Posted by: Nicholas Davis | March 6, 2009

Zombie PE firms!?

A friend and I were just discussing the “bad bank” phenomenon of curiously alive yet technically insolvent financial institutions, when the subject of the difficulties facing PE firms came up.

I hadn’t realised this, but my friend pointed out that a number of Australian PE firms were essentially bankrupt, with many of their highly levered investments, bought at the top of the market last year, now worthless and in administration. The interesting aspect of this comes from two additional facts: 1) lock up periods still in operation effectively act to prevent investors in these funds from leaving, and these losses from being realised, 2) many firms have unspent capital, often in the form of new funds raised in the dying days of the boom.

What this implies is, first, that there are significant numbers of investors out there that are paying management fees on funds that are essentially worthless – for example, a $400m fully invested fund, locked up to 2012, where the vast majority of investments are currently in administration or almost worthless. Some PE firms are therefore collecting 2% on the full value of the funds raised; money which they have already lost.

To add insult to injury, the additional capital is presumably being touted as the way out of the mess for these firms who will undoubtedly claim they can buy new assets at bargain basement prices and thereby make up for their previous mistakes. But, particularly for young firms, having unrecoverable funds dating to 2006 or 2007 means that track records will suffer and new capital will be very tough to raise – and so the effect of new, unspent funds will simply be to prolong the death throes of the firm, who must face the end of lock-up periods with a morbid fascination. Meanwhile, of course, investors are also paying management fees on this next tranche of cash, which is being invested by firms with effectively no future that have technically lost already (often the same) investors enormous sums of money. Zombie PE firms!

Now I’m told that in many funds there is a clause that allows a certain percentage (80%?) of investors by unit trust value to dissolve the fund or transfer management, which apparently happenend to ABN Amro at one stage. Perhaps it’s time that investors who are paying management fees on non-existent investments did the same to their other funds… I wonder, how widespread is this phenomenon, and who knows about it?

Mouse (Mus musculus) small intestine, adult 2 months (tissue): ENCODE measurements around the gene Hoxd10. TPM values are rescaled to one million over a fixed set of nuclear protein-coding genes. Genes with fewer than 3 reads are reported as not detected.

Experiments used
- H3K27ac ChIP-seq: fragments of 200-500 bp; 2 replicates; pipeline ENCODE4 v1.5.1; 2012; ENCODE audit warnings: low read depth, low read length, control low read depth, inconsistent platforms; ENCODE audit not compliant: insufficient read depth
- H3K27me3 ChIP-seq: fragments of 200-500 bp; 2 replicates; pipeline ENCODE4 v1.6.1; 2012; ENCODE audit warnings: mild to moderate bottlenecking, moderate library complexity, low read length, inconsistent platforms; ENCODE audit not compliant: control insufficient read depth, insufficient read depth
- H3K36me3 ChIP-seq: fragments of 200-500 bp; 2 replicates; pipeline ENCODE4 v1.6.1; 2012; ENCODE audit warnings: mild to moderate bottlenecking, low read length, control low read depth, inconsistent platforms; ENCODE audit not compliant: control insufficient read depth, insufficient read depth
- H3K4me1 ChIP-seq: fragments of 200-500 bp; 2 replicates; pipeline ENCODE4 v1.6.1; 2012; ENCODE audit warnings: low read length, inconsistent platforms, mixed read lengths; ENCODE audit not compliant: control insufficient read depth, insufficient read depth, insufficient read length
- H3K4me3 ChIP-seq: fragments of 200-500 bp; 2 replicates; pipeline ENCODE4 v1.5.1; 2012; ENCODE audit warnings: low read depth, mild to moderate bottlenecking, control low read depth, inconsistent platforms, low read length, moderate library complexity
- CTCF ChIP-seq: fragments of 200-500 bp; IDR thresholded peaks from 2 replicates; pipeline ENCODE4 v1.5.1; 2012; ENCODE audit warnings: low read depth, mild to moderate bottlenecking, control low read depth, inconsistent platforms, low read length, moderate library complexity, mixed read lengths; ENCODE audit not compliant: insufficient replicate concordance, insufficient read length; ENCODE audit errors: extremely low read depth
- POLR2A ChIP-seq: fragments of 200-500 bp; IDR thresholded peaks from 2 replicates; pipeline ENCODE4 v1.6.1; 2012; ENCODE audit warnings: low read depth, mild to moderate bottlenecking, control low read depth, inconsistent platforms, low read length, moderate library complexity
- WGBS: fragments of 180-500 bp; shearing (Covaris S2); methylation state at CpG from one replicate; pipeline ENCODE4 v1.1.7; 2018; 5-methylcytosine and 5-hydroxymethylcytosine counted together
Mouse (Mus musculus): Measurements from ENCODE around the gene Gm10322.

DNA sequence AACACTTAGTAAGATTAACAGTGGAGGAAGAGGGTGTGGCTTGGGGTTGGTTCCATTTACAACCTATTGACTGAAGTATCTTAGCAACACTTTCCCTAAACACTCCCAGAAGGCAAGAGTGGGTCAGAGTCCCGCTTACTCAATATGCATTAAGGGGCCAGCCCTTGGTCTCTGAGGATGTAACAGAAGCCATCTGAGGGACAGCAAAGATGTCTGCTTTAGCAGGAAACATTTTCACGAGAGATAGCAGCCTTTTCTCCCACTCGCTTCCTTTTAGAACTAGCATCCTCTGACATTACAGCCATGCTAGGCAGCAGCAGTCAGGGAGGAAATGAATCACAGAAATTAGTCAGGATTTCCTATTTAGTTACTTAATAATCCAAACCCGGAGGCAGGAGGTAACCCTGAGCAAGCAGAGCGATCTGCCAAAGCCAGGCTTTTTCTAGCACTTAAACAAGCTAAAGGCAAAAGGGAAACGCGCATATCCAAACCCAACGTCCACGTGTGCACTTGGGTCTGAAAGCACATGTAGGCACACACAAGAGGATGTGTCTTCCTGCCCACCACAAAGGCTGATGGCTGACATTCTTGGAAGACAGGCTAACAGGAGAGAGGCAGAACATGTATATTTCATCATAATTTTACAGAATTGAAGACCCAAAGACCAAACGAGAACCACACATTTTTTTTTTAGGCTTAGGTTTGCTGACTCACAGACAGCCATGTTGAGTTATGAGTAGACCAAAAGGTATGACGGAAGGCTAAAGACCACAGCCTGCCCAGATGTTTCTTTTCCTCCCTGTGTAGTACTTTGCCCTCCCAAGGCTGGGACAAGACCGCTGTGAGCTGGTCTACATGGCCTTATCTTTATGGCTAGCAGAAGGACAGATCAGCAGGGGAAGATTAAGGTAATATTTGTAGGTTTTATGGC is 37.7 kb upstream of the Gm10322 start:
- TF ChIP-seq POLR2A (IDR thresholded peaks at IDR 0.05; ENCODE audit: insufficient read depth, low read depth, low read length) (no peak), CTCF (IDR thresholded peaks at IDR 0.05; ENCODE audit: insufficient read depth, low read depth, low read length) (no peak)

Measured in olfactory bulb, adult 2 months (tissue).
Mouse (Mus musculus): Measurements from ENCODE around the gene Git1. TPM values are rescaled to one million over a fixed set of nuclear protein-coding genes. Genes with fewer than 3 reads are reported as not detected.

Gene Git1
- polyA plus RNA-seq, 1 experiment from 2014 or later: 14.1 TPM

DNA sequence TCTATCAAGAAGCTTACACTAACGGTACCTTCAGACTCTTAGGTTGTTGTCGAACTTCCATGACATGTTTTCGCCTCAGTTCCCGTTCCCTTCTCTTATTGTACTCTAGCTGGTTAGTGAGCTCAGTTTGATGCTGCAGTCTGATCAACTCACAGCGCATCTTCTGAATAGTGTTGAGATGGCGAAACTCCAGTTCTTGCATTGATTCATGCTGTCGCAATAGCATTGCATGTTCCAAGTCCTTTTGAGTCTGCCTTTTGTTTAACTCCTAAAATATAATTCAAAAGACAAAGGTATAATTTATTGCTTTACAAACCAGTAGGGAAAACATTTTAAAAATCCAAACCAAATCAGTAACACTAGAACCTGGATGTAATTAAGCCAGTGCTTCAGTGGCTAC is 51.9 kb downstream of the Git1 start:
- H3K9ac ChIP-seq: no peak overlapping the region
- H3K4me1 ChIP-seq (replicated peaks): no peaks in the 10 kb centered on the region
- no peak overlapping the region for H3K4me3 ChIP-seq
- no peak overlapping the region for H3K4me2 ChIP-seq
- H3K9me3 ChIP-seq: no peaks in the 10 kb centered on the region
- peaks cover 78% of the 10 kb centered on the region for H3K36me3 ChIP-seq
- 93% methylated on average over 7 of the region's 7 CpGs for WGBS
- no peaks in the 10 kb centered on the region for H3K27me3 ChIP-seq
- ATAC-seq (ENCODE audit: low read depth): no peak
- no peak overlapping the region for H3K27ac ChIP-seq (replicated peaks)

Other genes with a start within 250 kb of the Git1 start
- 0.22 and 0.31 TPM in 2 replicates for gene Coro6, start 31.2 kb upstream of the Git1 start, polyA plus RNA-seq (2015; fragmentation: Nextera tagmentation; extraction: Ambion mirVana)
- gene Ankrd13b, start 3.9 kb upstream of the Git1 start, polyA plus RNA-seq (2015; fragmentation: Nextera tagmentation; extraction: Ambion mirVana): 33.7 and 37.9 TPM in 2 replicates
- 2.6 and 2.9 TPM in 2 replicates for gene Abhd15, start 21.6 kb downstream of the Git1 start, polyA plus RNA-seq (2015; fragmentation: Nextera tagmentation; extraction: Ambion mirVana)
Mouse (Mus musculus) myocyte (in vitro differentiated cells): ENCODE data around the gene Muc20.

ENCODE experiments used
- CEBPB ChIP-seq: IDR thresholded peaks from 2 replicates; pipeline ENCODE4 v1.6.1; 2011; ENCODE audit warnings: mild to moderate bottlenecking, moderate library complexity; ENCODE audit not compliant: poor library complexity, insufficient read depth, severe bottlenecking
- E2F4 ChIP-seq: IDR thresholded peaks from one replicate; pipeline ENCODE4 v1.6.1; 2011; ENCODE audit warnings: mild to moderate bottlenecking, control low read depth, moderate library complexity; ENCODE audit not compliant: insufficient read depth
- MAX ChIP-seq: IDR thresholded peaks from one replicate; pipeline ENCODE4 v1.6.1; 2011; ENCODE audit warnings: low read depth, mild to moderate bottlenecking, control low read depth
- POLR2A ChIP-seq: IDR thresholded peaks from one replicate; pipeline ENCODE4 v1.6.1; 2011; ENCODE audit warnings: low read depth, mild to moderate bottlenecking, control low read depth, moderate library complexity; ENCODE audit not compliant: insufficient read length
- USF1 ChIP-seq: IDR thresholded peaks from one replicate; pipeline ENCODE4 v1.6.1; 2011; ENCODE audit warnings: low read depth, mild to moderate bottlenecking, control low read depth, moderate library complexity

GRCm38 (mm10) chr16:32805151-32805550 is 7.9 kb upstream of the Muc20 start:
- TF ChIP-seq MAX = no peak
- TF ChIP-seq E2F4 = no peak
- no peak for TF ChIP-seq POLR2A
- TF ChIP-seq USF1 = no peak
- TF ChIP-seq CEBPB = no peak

1. Ouch, that is harsh.

  2. Amazing, hey? Now I need to go and verify this… šŸ™‚

  3. Just a few thoughts:

    – Usually no (or very low) fees have to be paid on cash sitting in an account. Alternatively, the fund can only drawdown cash once an investment is due.
    -If (fixed, noticeable) fees are due, it’s usually a percentage of the value of the investment/ shares. If the investment is valued at zero (due to being in administration), no fees are due.
    – Losses of the investor are realised on the investor’s balance sheet by writing down the investment. The effect of the lock-up period is that the investor can’t get back liquid assets from the fund itself and may be subject to drawdowns.

    However, in general, I expect a lot of mergers among PE firms in the short/medium term. Anything below EUR 100m is (apparently) not competitively manageable.

    • Thanks Daniel, that’s helpul information! So my above post could be at worst part of anti-PE firm propaganda, at best an exaggeration of the situation of investors locked-up in failing firms. I’ll go back to my source and continue the debate.

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